The Canadian stock market has started February on a solid note. In the first four days of the month, the S&P/TSX Composite Index has risen by 4.1% after ending January with minor 0.6% losses. The overall better-than-expected corporate earnings, improving employment, and private payroll data in the United States point towards a strengthening economy. At the same time, the recent positive trends in the Canadian property market look encouraging.
Warren Buffett remains optimistic
Berkshire Hathaway’s chairman and CEO Warren Buffett continues to be optimistic about the economy. During the company’s annual shareholders meeting, he said, “nothing can basically stop America,” despite the COVID-19-related setbacks. Notably, Berkshire Hathaway decided to exit the airline industry. However, Buffett’s investment firm is continuing to hold many fundamentally good, rallying stocks like Apple (NASDAQ:AAPL) and Amazon.com.
While a handful of industries — including airlines and travel — could continue to face difficulties this year due to prolonged COVID-19-related restrictions, other industries like tech and energy have already started showing signs of faster-than-expected recovery.
This explains why Buffett decided to dump airline stocks last year. But at the same time, he appears to be confident of a continued strong rally in the shares of companies that did well (like Apple and Amazon) last year.
Which stocks to buy
The 90-year-old investing legend always makes investments from a long-term perspective. This strategy largely keeps his overall investment portfolio safe from the negative impacts of economic cycles. So, if you wish to make money out of the market with minimal risks consistently, try to invest for the long term like Buffett.
In the last few years, Buffett has changed his opinion about the tech industry. That’s the reason why Apple is Berkshire Hathaway’s largest single holding today.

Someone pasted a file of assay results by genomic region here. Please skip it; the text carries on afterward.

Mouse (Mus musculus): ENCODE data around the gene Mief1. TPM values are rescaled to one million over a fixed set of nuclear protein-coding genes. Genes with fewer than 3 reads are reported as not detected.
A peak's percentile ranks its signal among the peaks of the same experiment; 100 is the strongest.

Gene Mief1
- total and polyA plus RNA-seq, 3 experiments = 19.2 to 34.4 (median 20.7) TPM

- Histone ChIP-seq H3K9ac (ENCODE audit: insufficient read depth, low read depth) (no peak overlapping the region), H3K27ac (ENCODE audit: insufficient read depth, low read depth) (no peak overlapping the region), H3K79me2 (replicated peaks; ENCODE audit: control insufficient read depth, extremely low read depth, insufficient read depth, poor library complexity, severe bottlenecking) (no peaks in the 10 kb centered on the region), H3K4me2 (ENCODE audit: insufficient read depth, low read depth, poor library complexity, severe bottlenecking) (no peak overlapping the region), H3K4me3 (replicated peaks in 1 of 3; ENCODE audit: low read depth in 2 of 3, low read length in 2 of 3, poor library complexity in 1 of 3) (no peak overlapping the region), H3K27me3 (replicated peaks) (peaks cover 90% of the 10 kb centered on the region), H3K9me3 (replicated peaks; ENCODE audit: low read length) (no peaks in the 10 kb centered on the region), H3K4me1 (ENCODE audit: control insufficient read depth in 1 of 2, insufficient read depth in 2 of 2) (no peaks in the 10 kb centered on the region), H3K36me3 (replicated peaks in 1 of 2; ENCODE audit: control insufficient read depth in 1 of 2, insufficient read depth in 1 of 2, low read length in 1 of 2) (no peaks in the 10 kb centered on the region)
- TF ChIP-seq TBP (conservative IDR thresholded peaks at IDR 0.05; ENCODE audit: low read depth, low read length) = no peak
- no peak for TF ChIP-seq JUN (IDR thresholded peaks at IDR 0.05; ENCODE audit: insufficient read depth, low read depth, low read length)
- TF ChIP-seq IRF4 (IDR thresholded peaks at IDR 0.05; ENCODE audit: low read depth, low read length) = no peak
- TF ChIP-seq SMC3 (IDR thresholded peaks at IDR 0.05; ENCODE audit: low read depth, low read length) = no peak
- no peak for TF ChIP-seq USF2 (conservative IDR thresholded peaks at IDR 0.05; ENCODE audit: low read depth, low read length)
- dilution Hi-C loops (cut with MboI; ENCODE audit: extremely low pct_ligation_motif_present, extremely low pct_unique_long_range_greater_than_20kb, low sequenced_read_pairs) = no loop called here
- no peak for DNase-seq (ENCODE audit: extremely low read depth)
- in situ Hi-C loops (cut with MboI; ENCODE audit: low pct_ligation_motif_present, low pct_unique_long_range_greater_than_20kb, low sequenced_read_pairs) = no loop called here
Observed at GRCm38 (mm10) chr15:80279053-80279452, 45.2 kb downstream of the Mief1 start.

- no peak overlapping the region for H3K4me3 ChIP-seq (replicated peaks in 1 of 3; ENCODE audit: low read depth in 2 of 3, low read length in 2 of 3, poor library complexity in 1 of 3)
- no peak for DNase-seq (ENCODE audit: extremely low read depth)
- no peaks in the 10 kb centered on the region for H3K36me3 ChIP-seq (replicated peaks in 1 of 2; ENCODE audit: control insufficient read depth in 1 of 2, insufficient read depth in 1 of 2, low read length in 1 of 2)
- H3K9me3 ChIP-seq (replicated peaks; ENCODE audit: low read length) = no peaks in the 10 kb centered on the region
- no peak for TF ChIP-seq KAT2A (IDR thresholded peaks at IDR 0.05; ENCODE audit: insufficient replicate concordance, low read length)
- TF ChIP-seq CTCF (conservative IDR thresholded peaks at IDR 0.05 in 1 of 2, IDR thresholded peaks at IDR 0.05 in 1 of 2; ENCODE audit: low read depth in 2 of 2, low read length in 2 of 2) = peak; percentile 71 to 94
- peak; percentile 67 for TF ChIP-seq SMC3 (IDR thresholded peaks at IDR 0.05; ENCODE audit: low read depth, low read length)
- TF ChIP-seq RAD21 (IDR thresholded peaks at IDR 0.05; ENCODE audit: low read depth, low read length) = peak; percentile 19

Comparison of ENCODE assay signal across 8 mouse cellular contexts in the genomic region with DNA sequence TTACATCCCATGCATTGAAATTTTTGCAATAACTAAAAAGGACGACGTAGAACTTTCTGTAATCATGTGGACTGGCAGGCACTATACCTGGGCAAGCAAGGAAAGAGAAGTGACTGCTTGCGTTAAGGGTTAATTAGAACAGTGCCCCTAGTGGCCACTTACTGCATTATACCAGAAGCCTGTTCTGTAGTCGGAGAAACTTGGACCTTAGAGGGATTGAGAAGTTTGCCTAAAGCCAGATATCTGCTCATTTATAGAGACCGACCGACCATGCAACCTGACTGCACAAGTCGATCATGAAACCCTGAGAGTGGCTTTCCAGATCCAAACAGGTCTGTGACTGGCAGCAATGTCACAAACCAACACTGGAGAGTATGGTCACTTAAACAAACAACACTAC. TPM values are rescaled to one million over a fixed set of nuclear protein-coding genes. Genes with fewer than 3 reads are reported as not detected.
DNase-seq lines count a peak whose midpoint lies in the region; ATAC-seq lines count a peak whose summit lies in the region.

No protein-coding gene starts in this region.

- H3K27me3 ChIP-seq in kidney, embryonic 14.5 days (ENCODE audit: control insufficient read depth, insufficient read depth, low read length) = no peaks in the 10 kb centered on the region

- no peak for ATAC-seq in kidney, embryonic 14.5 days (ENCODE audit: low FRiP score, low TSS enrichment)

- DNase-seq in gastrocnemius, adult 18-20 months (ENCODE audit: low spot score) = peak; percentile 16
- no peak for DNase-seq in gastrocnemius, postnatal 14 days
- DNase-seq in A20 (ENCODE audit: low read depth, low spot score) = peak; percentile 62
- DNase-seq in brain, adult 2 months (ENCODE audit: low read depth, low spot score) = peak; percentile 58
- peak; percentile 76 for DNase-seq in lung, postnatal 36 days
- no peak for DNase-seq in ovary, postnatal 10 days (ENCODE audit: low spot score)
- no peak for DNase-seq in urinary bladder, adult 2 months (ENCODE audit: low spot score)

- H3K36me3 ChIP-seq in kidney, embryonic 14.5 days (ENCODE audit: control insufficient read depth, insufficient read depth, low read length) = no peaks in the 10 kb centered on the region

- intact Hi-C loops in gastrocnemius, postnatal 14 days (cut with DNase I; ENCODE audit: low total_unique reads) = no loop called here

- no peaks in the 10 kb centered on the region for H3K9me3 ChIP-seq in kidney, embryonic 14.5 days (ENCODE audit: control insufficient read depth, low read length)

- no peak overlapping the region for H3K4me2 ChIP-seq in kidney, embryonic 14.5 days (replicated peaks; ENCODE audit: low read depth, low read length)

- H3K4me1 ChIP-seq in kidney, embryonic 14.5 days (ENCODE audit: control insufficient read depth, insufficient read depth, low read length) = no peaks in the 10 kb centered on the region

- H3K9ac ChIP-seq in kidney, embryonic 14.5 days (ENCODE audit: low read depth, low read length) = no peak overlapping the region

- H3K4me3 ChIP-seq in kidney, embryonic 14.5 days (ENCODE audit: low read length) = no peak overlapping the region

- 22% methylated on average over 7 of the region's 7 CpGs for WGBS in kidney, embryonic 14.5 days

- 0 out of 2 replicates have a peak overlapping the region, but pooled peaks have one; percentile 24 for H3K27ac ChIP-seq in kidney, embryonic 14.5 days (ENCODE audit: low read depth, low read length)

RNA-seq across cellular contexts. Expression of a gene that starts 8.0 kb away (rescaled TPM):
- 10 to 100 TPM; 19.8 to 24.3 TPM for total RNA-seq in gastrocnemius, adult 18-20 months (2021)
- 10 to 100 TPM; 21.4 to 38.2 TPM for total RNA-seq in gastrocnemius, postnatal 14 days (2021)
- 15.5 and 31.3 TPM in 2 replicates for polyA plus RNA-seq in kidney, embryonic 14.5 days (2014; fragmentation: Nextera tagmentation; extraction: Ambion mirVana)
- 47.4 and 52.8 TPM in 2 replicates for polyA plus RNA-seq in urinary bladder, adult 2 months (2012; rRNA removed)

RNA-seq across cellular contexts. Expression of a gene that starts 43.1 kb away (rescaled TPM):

Apart from its extraordinary profitable tech lineup, Apple is now focusing on entering the fast-growing electric and autonomous car market. According to a recent CNBC report, Apple could soon finalize a deal with the South Korean automaker Hyundai-Kia to produce Apple Car.
With this, Apple — which recently reported over US$100 billion quarterly revenue — seemingly wants to benefit from the surging demand for electric cars and smart mobility.
Here’s a Canadian company raising its stake in the electric vehicle and mobility segments like Apple. Buying its stock for the long term will allow you to benefit from the auto industry trend that Apple is running after.
BlackBerry (TSX:BB)(NYSE:BB) is a Canadian enterprise software developer that has become a key player in the automotive segment in the last few years. The company’s QNX real-time operating system is used by most large carmakers worldwide. These top car companies include General Motors, Ford, BMW, Maserati, Porsche, Mercedes-Benz, and Toyota, among others.
Now, BlackBerry is readying to expand its automotive segment offerings significantly. It recently started developing an integrated vehicle data platform to help automakers access vehicle sensor data in real time. Such platforms would play a key role in enhancing the functionalities of electric and autonomous cars.
Also, BB’s management is eyeing the world’s largest car market. The company in January expanded its partnership with the Chinese tech giant Baidu. Under this partnership, BlackBerry’s operating system with Baidu’s high-definition maps will be used in mass-produced electric cars in China.
While you might have already missed a rally in most Buffett stocks, you still have a chance to invest your hard-earned money where he’s investing. I believe the electric and autonomous car market’s outstanding future growth prospects are really attractive. You may want to include BlackBerry stock in your portfolio before it’s too late.
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This article represents the opinion of the writer, who may disagree with the “official” recommendation position of a Motley Fool premium service or advisor. We’re Motley! Questioning an investing thesis — even one of our own — helps us all think critically about investing and make decisions that help us become smarter, happier, and richer, so we sometimes publish articles that may not be in line with recommendations, rankings or other content.
John Mackey, CEO of Whole Foods Market, an Amazon subsidiary, is a member of The Motley Fool’s board of directors. David Gardner owns shares of Amazon, Apple, and Baidu. Tom Gardner owns shares of Baidu. The Motley Fool owns shares of and recommends Amazon, Apple, and Baidu. The Motley Fool recommends BlackBerry and BlackBerry and recommends the following options: long January 2022 $1920 calls on Amazon and short January 2022 $1940 calls on Amazon. Fool contributor Jitendra Parashar has no position in any of the stocks mentioned.